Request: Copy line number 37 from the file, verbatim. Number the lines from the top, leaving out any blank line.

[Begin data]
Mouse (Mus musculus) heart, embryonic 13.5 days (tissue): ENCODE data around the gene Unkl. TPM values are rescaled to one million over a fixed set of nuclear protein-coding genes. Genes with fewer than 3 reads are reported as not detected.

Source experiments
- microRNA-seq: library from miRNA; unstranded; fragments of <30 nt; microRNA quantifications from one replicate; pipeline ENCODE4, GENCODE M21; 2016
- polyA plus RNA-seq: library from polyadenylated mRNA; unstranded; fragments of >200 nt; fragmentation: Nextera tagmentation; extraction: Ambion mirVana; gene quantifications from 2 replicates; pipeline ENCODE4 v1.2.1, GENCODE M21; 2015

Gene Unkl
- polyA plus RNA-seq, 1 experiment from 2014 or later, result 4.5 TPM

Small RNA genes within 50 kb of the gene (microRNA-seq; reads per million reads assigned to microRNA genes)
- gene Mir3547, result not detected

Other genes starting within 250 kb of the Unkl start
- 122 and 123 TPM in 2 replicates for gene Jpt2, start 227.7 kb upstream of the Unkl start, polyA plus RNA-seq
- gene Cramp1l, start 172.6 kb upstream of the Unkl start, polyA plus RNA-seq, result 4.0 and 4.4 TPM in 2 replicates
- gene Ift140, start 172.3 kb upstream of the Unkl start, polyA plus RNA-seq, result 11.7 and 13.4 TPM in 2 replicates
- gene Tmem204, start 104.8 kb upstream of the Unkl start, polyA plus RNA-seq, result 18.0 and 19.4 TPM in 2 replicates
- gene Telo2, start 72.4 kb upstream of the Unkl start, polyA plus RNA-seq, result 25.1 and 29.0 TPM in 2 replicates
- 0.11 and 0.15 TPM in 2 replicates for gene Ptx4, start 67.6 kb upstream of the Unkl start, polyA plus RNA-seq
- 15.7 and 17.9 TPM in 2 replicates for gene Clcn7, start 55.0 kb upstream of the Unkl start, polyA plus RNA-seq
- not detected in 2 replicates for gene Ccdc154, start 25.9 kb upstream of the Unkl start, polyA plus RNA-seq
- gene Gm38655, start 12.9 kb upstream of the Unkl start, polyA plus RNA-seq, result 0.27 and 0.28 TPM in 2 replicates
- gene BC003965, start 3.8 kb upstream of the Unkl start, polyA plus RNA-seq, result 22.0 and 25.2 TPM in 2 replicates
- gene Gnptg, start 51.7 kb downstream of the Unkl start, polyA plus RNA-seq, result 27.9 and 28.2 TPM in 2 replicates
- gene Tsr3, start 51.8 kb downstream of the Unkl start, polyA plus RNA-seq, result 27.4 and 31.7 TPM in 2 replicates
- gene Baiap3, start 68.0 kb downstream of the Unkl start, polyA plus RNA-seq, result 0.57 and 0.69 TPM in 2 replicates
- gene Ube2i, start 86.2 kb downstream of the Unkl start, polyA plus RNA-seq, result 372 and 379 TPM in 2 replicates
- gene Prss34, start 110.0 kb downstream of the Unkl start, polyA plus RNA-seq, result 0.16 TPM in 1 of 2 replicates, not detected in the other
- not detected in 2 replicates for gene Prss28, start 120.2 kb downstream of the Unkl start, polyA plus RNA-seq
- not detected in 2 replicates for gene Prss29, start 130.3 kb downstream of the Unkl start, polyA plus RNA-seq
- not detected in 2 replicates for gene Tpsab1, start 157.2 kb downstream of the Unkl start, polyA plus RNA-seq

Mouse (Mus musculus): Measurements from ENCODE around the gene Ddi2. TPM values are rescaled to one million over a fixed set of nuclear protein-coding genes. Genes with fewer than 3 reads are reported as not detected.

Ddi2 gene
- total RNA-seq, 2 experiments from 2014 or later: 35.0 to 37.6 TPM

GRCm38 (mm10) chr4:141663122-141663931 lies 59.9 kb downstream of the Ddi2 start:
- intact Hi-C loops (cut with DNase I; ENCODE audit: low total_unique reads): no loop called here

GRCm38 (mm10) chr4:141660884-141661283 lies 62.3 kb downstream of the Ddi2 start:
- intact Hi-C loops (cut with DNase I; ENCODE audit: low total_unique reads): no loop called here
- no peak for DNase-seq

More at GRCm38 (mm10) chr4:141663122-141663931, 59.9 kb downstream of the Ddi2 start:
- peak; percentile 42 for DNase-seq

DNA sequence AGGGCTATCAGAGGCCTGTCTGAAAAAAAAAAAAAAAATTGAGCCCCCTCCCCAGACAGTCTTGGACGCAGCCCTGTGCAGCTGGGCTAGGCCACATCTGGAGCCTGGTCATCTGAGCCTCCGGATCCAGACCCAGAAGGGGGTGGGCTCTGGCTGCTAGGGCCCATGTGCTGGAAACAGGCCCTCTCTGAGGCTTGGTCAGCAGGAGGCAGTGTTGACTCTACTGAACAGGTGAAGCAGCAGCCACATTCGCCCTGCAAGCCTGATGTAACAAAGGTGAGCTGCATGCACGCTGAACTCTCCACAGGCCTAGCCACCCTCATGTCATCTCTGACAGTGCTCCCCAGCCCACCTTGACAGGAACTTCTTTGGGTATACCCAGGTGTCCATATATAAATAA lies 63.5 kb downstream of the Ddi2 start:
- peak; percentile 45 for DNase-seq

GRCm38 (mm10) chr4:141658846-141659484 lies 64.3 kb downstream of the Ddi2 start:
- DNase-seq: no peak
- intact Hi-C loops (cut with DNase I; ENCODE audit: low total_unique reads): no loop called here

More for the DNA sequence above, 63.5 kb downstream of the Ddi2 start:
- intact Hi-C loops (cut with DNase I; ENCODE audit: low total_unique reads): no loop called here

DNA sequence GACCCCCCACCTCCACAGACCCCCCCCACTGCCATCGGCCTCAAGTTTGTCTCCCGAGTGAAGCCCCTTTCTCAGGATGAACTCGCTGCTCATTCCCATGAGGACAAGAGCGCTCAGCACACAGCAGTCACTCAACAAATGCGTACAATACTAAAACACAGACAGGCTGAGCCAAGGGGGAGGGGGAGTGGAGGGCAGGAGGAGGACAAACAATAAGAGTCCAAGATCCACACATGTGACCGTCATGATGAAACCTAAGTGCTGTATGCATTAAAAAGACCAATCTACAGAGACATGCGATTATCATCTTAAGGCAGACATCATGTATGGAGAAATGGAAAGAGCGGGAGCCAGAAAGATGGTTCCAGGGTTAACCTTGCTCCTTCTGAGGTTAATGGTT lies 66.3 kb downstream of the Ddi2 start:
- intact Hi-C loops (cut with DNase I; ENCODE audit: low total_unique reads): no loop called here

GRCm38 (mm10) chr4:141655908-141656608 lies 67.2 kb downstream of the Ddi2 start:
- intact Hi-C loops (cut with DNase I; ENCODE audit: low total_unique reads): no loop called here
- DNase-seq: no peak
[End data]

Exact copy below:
- peak; percentile 42 for DNase-seq